The long weekend celebrating the legacy of Martin Luther King Jr is here — a great time to reflect on what exactly his vision was and whether we are living up to it. While there is a lot of debate on where MLK would stand today and who gets to claim him, most conservative Americans embrace his dream of healing division, forgiving past wrongs, erasing discriminatory laws and customs, and trying to move forward as one united people.
But many of us now worry his dream is being replaced by another — one that seeks to tear down and divide, one that appears more like retribution than forgiveness. This new twisted vision gets called many things — wokeness, Critical Race Theory, DEI (diversity, equity, and inclusion), racial quotas, affirmative action. But all of them focus on using institutional power to fix gaps in racial outcomes at the finish line rather than at the starting line.
Government-run schools in majority black areas were given poor funding and sidelined in comparison with ones in white areas, so fixing this imbalance is just and necessary. Certain programs delivering grants, funding, or other benefits discriminated against people based on race, so restitution should be paid, and frequently has been.
This is all basic justice and fairness. It seems like exactly what the nation agreed to when we elevated Martin Luther King Jr to the status of a new founding father, one who brought the original ideas of equality and freedom to their logical conclusion. But sadly, things did not stop at eliminating racism in institutions and making restitution to living victims. Virtually everywhere you turn, a new paradigm has taken over. And it is not MLK’s dream.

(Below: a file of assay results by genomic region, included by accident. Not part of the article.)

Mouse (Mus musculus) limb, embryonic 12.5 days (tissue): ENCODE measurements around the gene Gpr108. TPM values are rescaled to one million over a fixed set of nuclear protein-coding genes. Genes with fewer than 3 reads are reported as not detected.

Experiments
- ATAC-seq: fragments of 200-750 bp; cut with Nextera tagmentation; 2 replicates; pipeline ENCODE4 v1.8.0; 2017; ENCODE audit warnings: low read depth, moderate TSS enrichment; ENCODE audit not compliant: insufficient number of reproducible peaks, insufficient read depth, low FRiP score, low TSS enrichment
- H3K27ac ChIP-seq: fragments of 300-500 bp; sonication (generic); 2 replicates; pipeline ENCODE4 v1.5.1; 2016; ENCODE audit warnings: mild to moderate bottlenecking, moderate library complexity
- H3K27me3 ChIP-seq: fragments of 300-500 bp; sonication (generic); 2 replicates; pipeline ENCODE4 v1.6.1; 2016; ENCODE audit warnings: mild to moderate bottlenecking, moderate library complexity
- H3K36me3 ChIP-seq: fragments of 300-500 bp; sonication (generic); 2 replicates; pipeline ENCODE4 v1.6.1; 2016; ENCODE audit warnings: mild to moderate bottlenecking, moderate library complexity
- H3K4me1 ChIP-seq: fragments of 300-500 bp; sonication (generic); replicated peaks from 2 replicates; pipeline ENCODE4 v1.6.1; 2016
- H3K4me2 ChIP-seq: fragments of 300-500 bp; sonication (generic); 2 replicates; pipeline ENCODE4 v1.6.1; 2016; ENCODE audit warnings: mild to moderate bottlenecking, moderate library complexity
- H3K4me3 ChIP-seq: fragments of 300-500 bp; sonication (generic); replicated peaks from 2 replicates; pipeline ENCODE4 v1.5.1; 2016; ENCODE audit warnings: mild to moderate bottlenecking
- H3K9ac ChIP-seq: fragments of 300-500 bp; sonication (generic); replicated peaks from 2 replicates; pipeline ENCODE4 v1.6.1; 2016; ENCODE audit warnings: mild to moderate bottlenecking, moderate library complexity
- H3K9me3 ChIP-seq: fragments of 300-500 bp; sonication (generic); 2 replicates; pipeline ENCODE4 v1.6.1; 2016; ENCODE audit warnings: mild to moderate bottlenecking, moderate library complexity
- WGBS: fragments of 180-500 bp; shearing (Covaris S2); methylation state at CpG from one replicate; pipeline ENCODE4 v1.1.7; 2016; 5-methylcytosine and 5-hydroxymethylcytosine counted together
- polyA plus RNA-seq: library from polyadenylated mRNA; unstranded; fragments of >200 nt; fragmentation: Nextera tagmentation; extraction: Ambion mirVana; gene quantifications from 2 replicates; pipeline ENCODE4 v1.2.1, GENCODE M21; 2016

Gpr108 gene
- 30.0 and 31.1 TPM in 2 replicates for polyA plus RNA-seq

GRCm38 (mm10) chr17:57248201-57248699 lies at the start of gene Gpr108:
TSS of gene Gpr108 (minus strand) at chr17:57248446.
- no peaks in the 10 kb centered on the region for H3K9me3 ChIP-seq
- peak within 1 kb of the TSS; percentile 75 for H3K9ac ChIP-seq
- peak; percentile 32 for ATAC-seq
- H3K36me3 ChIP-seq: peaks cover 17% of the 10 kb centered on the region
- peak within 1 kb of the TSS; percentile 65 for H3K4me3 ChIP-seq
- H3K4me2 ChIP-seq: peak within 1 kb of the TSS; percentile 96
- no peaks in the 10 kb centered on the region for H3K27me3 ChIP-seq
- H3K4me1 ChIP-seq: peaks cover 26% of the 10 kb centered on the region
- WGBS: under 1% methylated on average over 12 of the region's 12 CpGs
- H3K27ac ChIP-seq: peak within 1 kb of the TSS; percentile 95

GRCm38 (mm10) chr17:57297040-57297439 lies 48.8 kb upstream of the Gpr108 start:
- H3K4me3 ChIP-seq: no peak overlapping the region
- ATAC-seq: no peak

The movement for DEI was already picking up steam, but after the 2020 Black Lives Matter movement, it has completely saturated society. The word “equity,” meaning equality of outcomes, has largely replaced “equality,” as in equality of opportunity and equality under the law — a seismic shift in two small letters.
Consider this one anecdote from Bloomberg News. Activists were able to secure promises to focus on hiring “equity” from the nation’s largest corporations in the wake of the BLM protests (and riots). And Bloomberg was shocked to the degree this was carried out.